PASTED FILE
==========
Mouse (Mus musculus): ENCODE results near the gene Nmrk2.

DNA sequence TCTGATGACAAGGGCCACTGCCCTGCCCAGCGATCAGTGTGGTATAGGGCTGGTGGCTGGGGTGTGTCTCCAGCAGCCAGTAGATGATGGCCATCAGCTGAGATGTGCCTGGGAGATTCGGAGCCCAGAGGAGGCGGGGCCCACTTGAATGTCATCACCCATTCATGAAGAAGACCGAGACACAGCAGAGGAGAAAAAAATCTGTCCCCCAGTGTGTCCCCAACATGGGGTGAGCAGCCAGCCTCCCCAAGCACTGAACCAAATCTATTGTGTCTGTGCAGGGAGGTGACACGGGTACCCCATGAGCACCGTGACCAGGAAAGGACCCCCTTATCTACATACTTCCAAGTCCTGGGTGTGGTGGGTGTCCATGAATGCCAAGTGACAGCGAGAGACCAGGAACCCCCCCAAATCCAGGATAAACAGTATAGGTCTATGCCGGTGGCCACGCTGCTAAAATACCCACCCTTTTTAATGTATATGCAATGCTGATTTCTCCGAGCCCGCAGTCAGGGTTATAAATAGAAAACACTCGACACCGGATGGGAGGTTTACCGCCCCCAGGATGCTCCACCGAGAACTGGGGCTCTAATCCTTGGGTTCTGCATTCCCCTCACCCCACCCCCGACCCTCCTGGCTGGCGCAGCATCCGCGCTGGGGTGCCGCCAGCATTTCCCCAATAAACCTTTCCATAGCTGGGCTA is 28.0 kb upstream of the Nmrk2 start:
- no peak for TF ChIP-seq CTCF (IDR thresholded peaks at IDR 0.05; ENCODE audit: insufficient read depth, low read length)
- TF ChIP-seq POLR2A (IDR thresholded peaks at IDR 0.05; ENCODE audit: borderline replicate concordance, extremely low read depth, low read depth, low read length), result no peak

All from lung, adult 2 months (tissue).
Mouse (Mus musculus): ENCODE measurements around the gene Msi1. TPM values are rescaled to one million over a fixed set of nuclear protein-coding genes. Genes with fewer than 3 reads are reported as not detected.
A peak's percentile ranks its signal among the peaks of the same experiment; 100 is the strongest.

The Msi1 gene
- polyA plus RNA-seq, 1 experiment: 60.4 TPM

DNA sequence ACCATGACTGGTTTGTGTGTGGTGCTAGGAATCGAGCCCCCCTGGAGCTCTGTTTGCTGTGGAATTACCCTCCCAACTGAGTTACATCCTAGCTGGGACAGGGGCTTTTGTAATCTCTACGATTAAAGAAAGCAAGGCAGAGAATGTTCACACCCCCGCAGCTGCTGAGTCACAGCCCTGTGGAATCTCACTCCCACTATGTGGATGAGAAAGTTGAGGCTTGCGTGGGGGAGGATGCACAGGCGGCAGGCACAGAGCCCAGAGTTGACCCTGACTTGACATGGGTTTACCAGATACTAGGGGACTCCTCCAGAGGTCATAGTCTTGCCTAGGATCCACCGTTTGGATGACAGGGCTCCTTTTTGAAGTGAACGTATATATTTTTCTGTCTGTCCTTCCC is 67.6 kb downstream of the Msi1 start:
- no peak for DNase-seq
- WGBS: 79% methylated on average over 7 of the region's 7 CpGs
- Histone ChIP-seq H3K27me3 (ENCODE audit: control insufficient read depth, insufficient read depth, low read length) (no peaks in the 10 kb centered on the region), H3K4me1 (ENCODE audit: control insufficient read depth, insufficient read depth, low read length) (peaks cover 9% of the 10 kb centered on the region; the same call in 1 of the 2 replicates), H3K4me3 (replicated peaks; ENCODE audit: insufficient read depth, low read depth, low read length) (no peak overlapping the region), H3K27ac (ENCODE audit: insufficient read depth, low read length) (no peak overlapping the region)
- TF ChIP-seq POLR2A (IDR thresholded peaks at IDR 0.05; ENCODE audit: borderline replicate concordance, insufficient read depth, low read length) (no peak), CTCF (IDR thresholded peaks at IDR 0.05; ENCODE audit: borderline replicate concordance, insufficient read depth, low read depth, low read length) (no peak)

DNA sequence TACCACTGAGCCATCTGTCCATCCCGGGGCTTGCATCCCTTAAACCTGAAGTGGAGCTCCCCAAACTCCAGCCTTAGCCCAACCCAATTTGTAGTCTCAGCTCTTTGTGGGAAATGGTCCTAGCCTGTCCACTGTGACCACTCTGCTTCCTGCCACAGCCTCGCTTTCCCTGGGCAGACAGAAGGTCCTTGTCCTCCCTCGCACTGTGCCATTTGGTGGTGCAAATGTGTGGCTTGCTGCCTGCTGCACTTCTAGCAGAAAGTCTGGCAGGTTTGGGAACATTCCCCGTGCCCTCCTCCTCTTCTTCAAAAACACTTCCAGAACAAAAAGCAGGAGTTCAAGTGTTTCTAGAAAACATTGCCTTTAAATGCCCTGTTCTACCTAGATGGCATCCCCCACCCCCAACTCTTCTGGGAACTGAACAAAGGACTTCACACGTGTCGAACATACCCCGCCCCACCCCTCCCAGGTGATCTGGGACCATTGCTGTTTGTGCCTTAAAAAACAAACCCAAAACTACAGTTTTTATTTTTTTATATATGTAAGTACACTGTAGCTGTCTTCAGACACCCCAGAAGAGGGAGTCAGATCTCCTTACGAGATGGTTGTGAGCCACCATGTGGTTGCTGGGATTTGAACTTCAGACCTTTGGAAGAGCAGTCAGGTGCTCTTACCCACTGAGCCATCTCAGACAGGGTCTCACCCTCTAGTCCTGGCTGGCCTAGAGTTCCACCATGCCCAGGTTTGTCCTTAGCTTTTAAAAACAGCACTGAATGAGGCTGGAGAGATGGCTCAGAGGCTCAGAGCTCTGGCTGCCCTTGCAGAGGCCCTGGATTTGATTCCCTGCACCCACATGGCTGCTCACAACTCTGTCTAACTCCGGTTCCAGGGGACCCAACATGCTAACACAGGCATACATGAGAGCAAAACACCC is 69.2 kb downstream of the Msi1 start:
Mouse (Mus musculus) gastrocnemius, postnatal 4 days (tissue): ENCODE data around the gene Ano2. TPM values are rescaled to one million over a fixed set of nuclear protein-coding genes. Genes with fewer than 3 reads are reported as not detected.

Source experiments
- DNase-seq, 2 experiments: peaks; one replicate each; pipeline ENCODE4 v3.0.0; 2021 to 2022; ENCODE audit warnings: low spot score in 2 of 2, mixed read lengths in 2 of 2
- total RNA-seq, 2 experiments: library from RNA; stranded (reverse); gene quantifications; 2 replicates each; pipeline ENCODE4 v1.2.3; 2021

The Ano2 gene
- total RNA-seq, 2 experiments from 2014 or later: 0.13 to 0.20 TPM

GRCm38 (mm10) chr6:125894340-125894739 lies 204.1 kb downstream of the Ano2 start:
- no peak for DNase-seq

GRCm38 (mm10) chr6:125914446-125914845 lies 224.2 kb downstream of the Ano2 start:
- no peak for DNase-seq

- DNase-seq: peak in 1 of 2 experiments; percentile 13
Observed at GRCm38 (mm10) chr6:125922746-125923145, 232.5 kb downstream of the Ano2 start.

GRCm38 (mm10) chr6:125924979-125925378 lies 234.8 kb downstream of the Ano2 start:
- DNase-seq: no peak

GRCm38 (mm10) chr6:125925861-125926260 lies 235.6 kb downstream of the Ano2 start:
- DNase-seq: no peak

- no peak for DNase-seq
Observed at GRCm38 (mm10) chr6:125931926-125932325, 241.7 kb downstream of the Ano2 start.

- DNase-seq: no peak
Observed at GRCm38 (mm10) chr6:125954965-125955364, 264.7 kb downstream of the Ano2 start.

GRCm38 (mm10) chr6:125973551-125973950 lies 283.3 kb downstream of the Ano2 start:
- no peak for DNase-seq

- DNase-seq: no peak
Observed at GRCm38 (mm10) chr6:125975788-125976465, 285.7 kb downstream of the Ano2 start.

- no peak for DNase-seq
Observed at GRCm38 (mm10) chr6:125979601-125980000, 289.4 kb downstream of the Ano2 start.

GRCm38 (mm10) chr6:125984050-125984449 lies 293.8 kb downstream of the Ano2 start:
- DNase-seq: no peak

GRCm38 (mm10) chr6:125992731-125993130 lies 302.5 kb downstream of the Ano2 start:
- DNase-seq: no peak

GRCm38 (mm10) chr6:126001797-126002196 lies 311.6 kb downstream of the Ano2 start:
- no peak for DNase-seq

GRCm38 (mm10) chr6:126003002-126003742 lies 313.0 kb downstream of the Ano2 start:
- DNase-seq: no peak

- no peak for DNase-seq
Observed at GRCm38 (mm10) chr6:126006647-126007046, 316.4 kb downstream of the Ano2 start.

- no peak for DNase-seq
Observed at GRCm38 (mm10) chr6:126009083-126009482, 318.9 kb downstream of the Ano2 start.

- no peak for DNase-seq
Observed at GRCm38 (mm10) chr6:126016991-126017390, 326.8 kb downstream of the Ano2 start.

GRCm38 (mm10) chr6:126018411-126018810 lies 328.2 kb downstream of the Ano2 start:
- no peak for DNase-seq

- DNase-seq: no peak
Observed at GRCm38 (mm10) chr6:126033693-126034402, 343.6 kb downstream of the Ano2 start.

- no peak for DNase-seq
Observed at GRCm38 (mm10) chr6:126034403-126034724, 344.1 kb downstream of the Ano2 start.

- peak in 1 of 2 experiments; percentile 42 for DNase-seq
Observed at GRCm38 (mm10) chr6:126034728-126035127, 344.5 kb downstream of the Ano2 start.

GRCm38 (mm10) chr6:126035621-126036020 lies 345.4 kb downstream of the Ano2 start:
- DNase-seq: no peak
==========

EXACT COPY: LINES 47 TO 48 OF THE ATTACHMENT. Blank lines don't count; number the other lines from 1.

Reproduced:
- no peak for DNase-seq

GRCm38 (mm10) chr6:126003002-126003742 lies 313.0 kb downstream of the Ano2 start: